The Generic Pharmaceutical Association (GPhA) today reasserted its opposition to a legislative ban on pro-consumer patent settlements and praised policymakers urging the Congressional Super Committee to avoid adopting such a policy, which would serve to impede access to safe, effective, and affordable generic drugs, it said.
“The facts are crystal clear—patent settlements save consumers and taxpayers billions of dollars,” said Ralph G. Neas, President and CEO of GPhA, in a statement
. “The growing chorus of lawmakers urging the Super Committee to resist efforts to put a patent settlement ban into their recommendations offers further proof—such a ban is bad public policy that would have a detrimental impact on the American public and eliminate billions of dollars in health care savings from our country.”
This month alone, members of the House, Senate and even the Federal Trade Commission (FTC) have spoken out against this legislative ban on patent settlements.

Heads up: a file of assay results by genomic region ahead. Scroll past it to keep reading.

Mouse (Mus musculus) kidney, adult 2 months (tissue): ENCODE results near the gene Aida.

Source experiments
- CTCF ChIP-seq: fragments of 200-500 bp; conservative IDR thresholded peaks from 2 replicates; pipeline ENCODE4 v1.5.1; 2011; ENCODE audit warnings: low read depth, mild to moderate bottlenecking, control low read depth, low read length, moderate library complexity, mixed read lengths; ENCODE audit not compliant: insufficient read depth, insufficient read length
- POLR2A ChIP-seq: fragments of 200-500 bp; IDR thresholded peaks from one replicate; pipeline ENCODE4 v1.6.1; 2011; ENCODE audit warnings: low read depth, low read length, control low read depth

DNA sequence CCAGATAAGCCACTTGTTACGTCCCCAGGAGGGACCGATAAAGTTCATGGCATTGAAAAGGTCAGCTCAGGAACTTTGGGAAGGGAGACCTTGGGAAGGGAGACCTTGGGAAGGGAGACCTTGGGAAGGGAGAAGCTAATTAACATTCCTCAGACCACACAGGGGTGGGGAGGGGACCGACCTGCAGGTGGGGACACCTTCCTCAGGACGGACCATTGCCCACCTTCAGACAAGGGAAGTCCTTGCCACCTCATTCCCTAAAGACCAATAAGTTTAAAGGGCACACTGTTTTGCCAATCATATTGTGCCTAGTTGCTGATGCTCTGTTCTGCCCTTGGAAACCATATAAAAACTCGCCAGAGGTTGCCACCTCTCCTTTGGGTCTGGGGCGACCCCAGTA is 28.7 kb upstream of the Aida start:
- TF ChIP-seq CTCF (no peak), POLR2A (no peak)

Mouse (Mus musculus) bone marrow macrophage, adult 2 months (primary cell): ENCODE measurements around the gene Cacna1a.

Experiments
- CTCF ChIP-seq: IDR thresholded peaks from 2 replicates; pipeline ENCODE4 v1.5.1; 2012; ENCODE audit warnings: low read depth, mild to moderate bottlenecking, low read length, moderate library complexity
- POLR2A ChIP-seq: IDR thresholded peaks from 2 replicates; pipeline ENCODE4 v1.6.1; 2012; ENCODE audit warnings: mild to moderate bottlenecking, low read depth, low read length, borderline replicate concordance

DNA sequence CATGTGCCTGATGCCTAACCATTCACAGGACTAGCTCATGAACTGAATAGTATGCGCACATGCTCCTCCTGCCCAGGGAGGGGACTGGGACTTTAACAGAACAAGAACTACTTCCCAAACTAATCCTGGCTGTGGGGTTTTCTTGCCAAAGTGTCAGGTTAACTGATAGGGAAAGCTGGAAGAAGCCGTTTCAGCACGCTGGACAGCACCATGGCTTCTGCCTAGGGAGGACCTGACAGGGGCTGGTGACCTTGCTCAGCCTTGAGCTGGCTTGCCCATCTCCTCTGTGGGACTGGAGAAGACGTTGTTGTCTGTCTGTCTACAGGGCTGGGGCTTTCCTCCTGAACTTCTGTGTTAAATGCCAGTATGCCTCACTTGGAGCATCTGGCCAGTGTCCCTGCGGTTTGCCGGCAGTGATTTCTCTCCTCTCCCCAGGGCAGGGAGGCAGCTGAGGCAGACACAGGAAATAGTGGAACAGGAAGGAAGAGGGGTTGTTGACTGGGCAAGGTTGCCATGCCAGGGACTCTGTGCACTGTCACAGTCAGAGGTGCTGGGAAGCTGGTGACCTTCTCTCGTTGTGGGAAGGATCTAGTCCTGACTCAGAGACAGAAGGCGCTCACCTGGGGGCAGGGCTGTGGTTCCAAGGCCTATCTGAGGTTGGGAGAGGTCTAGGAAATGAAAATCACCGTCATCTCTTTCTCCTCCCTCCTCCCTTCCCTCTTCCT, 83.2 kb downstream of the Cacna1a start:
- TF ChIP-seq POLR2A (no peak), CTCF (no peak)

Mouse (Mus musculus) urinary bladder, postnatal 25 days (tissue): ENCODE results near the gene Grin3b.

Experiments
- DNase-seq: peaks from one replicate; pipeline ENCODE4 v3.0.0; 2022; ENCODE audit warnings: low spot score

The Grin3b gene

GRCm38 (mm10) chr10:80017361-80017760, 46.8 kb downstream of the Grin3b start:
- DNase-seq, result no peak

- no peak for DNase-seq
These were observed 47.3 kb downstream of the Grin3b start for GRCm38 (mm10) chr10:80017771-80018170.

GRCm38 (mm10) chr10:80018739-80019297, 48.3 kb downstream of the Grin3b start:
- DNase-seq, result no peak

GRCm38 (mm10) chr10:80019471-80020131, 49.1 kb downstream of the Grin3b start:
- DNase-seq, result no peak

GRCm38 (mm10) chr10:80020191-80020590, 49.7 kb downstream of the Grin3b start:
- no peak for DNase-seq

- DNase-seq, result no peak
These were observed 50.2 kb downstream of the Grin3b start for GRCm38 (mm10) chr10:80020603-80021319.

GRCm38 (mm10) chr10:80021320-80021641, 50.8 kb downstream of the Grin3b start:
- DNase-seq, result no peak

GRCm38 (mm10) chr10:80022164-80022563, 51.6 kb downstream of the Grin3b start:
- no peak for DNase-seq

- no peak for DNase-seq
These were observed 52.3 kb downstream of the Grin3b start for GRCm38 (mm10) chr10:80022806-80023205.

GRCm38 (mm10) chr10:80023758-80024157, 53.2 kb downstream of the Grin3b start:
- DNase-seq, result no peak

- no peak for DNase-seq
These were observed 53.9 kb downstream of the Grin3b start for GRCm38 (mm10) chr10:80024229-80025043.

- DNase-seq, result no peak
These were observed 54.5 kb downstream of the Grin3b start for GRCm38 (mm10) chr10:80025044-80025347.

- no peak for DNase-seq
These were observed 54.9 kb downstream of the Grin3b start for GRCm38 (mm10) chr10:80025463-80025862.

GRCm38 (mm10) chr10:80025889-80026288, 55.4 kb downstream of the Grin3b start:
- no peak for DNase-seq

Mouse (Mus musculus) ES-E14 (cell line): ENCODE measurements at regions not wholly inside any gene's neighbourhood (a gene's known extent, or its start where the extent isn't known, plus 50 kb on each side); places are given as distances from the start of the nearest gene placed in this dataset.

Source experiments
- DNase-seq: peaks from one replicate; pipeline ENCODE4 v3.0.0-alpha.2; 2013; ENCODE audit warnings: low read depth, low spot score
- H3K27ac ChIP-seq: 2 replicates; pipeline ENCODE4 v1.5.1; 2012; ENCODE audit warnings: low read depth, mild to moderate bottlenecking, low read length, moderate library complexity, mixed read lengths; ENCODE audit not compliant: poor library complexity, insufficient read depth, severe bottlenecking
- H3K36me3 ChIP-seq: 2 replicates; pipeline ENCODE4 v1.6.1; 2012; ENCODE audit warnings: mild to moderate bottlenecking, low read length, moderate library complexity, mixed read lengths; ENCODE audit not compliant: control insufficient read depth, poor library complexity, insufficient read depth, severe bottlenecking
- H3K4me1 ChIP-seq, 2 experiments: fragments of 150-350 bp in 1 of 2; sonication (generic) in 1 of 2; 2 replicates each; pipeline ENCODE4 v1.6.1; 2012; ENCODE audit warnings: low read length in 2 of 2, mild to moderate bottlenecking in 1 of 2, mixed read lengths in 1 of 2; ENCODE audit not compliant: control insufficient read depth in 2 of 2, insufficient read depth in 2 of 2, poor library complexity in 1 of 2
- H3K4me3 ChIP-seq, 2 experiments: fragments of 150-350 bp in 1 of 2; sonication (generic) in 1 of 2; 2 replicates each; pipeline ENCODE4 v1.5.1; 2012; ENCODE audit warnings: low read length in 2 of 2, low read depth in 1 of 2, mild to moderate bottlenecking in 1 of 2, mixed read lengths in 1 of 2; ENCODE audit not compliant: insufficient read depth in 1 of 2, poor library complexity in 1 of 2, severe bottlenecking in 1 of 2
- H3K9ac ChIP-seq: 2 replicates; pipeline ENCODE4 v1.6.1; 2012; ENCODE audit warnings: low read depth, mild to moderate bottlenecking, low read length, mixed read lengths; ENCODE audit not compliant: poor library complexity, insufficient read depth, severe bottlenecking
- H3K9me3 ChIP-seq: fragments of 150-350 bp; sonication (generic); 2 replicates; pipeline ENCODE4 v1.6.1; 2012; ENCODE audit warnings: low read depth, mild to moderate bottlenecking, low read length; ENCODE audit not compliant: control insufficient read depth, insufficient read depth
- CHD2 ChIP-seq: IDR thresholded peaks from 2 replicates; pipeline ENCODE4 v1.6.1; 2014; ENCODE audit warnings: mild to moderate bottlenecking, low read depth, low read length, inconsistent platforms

In a letter to the editor published last week, FTC Commissioner J. Thomas Rosch labeled any projected savings from a ban on settlements as “inherently speculative” and asserted that such a policy “should not be tacked onto any other piece of legislation.”
Further, 9 US Senators called on the Super Committee to avoid this “controversial” legislation, acknowledging that the bill “disregards the fact that patent settlements in practice end expensive and protracted legislation, therefore allowing generic drugs to come to the market faster.”
Finally, a letter from Reps. Lamar Smith (R, TX) and Bob Goodlatte (R, VA), chairs of the House Judiciary Committee and Subcommittee on Intellectual Property, respectively, laid bare the supposed savings a ban on settlements would bring to consumers and the US health care system.
“Not only does the bill make bad policy… but claims that it might modestly reduce the deficit are highly doubtful,” Reps. Smith and Goodlatte said. “Indeed, we believe the bill is as likely to increase the deficit as decrease it.”
GPhA urges policymakers to avoid this legislation. Rather than concentrating their efforts on banning pro-consumer and pro-competitive settlements, GPhA urges lawmakers to focus on initiatives that promote consumer access to safe and effective generic drugs.